An awe-inspiring, often hilarious, and unerringly honest story of one mother's exercise in extreme parenting, revealing the rewards - and the costs - of raising her children the Chinese way.
All decent parents want to do what's best for their children. What Battle Hymn of the Tiger Mother reveals is that the Chinese just have a totally different idea of how to do that. Western parents try to respect their children's individuality, encouraging them to pursue their true passions and providing a nurturing environment. The Chinese believe that the best way to protect your children is by preparing them for the future and arming them with skills, strong work habits, and inner confidence. Battle Hymn of the Tiger Mother chronicles Chua's iron-willed decision to raise her daughters, Sophia and Lulu, her way - the Chinese way - and the remarkable results her choice inspires.
The truth is Lulu and Sophia would never have had time for a playdate. They were too busy practicing their instruments (two to three hours a day and double sessions on the weekend) and perfecting their Mandarin. Of course no one is perfect, including Chua herself. Witness this scene: "According to Sophia, here are three things I actually said to her at the piano as I supervised her practicing: 1. Oh my God, you're just getting worse and worse. 2. I'm going to count to three, then I want musicality. 3. If the next time's not PERFECT, I'm going to take all your stuffed animals and burn them!"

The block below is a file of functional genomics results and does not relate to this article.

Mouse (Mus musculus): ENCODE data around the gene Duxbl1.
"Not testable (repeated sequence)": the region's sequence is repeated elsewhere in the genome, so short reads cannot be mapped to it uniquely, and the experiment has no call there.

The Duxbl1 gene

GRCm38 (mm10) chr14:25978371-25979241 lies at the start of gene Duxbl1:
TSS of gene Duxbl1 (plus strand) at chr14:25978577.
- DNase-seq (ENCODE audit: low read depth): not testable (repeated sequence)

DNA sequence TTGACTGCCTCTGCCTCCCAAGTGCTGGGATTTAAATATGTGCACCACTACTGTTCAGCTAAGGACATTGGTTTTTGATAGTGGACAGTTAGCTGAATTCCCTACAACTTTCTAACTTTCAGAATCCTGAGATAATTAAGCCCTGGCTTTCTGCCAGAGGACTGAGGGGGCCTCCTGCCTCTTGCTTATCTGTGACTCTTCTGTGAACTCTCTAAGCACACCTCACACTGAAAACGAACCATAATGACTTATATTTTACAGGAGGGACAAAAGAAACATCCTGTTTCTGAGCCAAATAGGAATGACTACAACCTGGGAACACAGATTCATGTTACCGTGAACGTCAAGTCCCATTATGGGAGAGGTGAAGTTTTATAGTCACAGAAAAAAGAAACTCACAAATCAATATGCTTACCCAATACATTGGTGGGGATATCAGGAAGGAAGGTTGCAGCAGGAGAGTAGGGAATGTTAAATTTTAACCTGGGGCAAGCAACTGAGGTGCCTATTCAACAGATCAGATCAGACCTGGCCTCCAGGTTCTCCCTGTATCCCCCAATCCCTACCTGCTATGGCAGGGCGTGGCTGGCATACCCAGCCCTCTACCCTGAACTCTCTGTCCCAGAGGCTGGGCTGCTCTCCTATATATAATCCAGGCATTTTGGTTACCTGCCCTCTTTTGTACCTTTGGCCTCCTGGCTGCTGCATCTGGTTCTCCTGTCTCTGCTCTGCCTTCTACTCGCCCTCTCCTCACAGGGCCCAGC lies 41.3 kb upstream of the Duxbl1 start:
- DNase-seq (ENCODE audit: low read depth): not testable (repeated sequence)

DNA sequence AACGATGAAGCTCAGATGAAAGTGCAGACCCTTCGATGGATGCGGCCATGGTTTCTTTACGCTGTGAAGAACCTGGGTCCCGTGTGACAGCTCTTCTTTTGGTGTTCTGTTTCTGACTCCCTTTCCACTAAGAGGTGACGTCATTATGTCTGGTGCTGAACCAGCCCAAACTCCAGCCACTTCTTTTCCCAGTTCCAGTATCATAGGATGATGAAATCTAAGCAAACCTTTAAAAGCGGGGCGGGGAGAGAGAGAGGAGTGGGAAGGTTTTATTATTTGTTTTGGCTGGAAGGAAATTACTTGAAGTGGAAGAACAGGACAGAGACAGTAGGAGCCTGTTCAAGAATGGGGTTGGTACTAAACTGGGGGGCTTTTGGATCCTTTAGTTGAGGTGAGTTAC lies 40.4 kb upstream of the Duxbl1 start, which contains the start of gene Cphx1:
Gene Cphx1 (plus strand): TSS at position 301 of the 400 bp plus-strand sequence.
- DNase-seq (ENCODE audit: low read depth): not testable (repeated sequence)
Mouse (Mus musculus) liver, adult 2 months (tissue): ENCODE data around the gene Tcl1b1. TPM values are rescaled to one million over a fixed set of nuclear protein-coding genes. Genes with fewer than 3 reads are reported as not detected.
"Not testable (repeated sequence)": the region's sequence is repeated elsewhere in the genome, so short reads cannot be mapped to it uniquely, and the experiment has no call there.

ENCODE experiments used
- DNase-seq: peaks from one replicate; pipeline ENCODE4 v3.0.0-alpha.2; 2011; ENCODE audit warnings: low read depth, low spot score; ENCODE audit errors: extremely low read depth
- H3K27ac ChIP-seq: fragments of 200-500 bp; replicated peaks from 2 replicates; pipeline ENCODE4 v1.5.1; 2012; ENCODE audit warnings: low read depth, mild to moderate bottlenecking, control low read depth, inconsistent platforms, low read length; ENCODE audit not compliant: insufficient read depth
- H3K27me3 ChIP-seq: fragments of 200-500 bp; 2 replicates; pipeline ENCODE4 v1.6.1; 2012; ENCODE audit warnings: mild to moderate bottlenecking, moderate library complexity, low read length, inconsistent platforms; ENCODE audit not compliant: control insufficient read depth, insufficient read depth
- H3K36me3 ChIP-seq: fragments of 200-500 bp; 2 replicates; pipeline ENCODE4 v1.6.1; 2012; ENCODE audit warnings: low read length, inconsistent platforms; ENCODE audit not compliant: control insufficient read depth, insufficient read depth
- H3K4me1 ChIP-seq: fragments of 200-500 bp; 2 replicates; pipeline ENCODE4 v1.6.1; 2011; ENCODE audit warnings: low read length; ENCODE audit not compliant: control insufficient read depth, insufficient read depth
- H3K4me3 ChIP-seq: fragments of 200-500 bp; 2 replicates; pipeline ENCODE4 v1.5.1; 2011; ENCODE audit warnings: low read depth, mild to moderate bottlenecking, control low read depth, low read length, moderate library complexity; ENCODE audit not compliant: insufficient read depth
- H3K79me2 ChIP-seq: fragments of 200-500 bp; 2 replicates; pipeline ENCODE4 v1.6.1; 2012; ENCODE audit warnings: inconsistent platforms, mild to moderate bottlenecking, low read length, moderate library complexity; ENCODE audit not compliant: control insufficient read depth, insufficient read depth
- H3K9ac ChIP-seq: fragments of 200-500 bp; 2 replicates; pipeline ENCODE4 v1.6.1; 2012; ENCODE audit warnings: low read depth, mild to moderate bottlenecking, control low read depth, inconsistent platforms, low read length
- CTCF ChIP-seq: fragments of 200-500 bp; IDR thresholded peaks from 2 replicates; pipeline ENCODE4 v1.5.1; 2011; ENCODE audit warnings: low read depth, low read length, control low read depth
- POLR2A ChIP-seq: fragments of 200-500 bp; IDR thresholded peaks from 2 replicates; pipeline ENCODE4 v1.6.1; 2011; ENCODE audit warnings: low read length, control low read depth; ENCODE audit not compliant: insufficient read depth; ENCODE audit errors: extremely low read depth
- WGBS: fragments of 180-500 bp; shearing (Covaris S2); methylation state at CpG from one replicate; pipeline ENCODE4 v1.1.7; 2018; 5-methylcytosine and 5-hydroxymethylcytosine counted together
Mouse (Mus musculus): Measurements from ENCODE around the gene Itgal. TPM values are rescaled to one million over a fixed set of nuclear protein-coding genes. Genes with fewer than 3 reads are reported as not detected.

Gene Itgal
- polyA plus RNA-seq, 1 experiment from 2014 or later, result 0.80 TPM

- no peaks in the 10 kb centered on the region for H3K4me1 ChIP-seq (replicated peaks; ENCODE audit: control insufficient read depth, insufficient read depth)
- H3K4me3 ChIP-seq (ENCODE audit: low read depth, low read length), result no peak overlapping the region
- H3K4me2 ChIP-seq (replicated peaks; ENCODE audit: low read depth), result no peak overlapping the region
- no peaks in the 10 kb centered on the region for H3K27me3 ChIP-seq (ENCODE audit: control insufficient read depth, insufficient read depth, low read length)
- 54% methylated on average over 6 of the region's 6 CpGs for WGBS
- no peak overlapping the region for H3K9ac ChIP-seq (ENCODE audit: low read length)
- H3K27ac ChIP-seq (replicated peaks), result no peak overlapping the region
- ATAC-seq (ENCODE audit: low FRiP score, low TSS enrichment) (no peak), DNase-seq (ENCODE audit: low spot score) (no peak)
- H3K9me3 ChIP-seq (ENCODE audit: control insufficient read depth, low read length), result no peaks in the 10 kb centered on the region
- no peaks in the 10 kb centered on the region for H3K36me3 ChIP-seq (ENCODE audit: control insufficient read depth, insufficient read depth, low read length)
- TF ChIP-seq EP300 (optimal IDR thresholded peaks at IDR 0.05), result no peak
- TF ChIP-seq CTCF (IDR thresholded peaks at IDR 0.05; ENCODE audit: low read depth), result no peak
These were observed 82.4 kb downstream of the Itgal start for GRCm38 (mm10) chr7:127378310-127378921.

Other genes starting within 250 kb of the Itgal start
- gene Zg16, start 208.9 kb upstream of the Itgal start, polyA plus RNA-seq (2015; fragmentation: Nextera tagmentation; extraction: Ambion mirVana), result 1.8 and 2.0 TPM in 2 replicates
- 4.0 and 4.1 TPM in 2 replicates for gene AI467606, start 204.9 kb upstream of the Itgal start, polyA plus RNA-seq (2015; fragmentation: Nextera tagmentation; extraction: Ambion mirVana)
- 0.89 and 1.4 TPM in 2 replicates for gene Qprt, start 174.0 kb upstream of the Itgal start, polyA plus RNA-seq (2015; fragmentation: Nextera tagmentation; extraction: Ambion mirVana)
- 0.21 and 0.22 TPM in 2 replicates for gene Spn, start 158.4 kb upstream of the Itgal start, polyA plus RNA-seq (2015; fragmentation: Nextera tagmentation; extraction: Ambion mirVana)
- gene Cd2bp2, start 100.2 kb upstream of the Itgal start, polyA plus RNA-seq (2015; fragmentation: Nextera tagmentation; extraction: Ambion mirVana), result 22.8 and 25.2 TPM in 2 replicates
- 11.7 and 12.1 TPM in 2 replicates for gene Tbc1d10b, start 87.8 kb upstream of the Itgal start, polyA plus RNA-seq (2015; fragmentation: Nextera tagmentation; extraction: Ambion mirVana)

But Chua demands as much of herself as she does of her daughters. And in her sacrifices - the exacting attention spent studying her daughters' performances, the office hours lost shuttling the girls to lessons - the depth of her love for her children becomes clear.
Battle Hymn of the Tiger Mother is an eye-opening exploration of the differences in Eastern and Western parenting - and the lessons parents and children everywhere teach one another.
©2010 Amy Chua (P)2011 Penguin Audio
I purchased the book because it was rated highly in entertainment weekly magazine. The story did bring to light some differant views on parenting but it feels like a work in progerss and not a true guide. The children raised by this method both seemed to benefit but initially reacted in oppisite ways. It is great for people who want a new perspective but not as an answer to what is the better way.
how to parent and how not to parent. I didn't like her parenting style for the most part but some things were quite useful. it helped me think of parenting in a new light.
I hated this book when I started it - Chua is presumptuous, self absorbed, and brutal with her children. She looks down on Western culture, brags unflinchingly about herself, and is opinionated beyond belief.
But then there are the results of her actions.
She herself is an accomplished academic. Her daughters, who are key to the story, are superior musicians. She's a published author, for cryin' out loud. But at what price? Driving her children to practice repetitively with blatant, negative criticism probably doesn't do much for their egos. But the results are uncontested, and the validity of Chua's key Methodology is clear:
1. Make your children practice to be excellent.